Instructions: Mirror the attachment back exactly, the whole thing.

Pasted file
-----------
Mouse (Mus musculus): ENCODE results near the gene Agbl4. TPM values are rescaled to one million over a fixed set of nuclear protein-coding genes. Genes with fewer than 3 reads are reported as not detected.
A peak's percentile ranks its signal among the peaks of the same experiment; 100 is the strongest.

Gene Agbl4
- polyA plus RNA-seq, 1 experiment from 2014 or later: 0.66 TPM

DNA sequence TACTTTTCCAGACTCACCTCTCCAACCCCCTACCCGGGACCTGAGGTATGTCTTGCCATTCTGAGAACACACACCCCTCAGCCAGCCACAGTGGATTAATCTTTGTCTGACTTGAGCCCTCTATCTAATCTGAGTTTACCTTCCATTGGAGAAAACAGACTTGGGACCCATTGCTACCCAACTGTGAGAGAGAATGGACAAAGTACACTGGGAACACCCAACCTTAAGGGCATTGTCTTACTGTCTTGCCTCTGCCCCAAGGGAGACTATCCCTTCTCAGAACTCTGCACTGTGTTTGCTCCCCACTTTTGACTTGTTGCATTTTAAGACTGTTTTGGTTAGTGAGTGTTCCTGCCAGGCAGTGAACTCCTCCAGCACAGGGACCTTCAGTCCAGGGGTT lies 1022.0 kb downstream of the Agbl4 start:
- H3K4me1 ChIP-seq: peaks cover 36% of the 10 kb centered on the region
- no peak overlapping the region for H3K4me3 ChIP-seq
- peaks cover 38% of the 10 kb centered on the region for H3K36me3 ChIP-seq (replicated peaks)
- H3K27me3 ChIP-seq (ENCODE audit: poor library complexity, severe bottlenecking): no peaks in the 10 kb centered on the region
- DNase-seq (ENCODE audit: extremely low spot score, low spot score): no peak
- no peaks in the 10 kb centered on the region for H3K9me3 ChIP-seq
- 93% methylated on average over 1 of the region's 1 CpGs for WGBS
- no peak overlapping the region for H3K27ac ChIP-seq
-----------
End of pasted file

Mouse (Mus musculus): ENCODE results near the gene Agbl4. TPM values are rescaled to one million over a fixed set of nuclear protein-coding genes. Genes with fewer than 3 reads are reported as not detected.
A peak's percentile ranks its signal among the peaks of the same experiment; 100 is the strongest.

Gene Agbl4
- polyA plus RNA-seq, 1 experiment from 2014 or later: 0.66 TPM

DNA sequence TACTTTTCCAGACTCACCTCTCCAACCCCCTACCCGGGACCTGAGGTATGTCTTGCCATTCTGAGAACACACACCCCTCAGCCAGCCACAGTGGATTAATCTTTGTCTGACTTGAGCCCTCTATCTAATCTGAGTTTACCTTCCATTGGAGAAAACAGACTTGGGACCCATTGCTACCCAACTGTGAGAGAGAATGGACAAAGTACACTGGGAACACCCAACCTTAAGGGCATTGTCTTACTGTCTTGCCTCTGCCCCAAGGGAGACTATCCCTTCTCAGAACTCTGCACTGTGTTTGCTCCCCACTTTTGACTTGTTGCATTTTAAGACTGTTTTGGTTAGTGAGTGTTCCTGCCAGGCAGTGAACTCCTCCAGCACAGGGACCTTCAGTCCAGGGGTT lies 1022.0 kb downstream of the Agbl4 start:
- H3K4me1 ChIP-seq: peaks cover 36% of the 10 kb centered on the region
- no peak overlapping the region for H3K4me3 ChIP-seq
- peaks cover 38% of the 10 kb centered on the region for H3K36me3 ChIP-seq (replicated peaks)
- H3K27me3 ChIP-seq (ENCODE audit: poor library complexity, severe bottlenecking): no peaks in the 10 kb centered on the region
- DNase-seq (ENCODE audit: extremely low spot score, low spot score): no peak
- no peaks in the 10 kb centered on the region for H3K9me3 ChIP-seq
- 93% methylated on average over 1 of the region's 1 CpGs for WGBS
- no peak overlapping the region for H3K27ac ChIP-seq